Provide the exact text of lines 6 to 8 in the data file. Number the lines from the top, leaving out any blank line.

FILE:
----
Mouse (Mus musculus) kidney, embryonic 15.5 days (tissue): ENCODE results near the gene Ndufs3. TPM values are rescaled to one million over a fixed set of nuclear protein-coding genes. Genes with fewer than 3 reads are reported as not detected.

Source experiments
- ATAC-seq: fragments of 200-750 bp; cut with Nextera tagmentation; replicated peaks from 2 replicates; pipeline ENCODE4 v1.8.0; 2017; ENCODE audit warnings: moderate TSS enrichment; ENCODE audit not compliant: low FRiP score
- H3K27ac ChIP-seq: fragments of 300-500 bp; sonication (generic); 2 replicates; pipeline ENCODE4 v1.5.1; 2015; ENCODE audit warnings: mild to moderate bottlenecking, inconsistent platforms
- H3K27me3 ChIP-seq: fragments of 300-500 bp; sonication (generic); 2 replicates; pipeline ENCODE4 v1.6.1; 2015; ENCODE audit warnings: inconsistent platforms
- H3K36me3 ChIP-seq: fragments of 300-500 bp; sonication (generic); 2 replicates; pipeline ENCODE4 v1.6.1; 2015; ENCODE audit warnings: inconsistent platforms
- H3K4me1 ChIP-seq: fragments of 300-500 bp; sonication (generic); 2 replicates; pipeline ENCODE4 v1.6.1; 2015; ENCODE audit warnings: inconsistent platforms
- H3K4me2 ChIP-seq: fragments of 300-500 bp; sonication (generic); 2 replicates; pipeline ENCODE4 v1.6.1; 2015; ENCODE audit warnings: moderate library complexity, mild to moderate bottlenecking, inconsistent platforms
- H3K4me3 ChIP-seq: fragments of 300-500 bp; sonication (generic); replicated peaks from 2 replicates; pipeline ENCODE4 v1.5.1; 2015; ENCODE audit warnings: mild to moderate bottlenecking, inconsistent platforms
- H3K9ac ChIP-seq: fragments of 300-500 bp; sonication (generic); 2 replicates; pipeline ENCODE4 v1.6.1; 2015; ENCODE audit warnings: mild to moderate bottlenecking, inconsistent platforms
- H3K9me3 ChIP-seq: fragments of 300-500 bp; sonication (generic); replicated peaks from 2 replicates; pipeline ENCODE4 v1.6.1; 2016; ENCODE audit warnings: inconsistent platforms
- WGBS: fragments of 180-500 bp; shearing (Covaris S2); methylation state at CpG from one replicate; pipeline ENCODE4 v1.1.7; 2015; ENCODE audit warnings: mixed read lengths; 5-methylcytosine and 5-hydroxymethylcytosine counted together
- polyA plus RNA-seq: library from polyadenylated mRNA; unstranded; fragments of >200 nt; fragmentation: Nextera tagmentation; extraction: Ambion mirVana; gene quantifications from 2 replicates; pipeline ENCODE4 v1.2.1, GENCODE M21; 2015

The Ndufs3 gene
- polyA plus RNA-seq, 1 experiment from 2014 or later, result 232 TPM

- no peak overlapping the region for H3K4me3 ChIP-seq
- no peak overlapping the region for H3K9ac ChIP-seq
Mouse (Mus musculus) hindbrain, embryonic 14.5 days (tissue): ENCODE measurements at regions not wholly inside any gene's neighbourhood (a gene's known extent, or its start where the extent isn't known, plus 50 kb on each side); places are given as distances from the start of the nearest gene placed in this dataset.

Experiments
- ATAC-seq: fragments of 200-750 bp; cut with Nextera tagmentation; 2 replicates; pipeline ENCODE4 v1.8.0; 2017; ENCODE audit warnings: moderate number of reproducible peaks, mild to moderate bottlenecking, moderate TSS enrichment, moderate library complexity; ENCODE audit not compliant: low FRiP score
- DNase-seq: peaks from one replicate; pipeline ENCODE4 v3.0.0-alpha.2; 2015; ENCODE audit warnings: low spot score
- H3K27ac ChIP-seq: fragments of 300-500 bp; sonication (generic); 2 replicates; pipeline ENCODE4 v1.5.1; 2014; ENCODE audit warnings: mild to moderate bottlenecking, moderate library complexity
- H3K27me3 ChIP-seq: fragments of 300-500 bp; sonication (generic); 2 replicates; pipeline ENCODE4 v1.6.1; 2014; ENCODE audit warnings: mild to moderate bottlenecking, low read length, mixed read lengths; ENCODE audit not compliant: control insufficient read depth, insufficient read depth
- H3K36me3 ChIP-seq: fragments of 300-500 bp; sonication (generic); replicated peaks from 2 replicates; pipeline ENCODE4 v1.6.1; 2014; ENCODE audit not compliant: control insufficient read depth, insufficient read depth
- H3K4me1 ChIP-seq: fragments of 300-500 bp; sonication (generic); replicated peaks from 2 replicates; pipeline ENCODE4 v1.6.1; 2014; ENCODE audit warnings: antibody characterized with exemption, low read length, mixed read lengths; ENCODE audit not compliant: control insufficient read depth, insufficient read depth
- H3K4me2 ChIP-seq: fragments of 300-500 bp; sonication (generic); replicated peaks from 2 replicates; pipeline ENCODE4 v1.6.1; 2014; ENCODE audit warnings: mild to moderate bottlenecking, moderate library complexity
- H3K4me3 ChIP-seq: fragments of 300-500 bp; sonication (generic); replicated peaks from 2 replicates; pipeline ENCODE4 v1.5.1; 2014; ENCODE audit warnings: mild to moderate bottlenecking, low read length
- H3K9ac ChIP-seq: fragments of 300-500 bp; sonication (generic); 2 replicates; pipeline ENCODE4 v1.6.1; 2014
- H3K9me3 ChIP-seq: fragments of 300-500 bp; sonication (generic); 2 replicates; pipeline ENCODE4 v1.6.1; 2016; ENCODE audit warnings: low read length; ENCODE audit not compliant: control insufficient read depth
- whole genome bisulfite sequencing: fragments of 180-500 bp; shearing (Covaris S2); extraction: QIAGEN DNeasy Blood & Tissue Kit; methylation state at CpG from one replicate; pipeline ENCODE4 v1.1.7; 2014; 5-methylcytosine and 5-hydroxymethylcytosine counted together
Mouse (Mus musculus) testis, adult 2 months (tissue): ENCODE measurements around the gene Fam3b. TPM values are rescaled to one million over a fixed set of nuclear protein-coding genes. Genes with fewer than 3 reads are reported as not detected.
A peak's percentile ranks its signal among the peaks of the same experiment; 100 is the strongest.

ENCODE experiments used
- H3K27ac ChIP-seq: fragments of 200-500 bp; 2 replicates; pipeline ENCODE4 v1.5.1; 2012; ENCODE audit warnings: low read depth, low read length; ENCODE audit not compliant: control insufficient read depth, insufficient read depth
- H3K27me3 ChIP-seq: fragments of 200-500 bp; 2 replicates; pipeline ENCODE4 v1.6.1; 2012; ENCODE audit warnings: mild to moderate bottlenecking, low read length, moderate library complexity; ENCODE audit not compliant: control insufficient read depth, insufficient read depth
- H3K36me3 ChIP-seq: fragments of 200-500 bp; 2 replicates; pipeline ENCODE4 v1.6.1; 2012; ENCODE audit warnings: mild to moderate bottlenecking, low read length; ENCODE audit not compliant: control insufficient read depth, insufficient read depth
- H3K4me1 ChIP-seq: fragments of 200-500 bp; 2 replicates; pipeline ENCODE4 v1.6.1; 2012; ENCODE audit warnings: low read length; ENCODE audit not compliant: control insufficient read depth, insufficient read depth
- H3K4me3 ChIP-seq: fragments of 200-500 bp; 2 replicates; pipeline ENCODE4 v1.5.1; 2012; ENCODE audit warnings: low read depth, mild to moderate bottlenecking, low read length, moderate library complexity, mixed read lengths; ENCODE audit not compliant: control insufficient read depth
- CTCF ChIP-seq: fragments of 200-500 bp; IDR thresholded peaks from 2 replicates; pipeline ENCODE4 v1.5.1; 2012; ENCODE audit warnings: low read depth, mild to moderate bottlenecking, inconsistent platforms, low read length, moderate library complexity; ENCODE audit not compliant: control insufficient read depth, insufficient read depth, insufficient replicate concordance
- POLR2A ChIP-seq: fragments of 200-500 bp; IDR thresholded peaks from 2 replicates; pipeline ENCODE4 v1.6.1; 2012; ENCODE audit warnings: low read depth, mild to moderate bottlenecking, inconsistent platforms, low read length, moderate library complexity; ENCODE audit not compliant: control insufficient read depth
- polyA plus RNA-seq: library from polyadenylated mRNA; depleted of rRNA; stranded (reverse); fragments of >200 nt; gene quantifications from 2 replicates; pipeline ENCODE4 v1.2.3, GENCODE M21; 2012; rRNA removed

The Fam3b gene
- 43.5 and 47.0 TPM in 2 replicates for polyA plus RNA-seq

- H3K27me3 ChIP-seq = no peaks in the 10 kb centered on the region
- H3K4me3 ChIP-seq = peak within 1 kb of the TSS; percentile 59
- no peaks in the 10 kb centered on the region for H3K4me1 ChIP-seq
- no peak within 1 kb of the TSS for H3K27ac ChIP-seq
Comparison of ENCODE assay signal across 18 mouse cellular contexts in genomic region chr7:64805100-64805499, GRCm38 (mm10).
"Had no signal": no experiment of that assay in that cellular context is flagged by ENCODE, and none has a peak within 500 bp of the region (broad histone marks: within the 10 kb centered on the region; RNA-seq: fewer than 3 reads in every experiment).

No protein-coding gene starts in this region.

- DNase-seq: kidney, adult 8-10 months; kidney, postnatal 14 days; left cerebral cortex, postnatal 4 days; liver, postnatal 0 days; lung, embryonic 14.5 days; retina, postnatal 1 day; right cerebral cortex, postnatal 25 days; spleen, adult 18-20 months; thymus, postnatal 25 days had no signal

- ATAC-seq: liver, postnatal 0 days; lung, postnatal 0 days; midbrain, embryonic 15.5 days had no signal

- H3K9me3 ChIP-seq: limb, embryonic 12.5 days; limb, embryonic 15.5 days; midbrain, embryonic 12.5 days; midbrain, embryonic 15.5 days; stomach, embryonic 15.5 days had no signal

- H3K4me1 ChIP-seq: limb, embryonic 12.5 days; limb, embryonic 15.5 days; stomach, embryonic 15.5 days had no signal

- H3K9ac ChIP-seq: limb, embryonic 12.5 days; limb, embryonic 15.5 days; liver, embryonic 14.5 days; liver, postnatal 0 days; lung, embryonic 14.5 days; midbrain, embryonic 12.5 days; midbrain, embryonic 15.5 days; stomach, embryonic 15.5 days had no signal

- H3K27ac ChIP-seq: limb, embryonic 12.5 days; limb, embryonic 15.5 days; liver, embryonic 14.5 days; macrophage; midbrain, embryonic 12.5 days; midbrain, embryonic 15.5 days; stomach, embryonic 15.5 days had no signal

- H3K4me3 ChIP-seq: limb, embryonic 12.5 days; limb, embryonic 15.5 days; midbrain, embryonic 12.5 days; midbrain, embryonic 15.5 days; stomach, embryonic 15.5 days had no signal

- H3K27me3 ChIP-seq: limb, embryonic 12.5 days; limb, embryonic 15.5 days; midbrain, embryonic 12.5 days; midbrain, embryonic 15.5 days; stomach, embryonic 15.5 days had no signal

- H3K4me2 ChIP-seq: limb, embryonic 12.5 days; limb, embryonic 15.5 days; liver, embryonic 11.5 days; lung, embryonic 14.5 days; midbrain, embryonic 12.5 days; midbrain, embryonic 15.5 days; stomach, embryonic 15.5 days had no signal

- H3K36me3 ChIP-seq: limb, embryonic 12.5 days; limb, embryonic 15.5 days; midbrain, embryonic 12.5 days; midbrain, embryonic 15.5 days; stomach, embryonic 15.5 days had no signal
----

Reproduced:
- H3K36me3 ChIP-seq: fragments of 300-500 bp; sonication (generic); 2 replicates; pipeline ENCODE4 v1.6.1; 2015; ENCODE audit warnings: inconsistent platforms
- H3K4me1 ChIP-seq: fragments of 300-500 bp; sonication (generic); 2 replicates; pipeline ENCODE4 v1.6.1; 2015; ENCODE audit warnings: inconsistent platforms
- H3K4me2 ChIP-seq: fragments of 300-500 bp; sonication (generic); 2 replicates; pipeline ENCODE4 v1.6.1; 2015; ENCODE audit warnings: moderate library complexity, mild to moderate bottlenecking, inconsistent platforms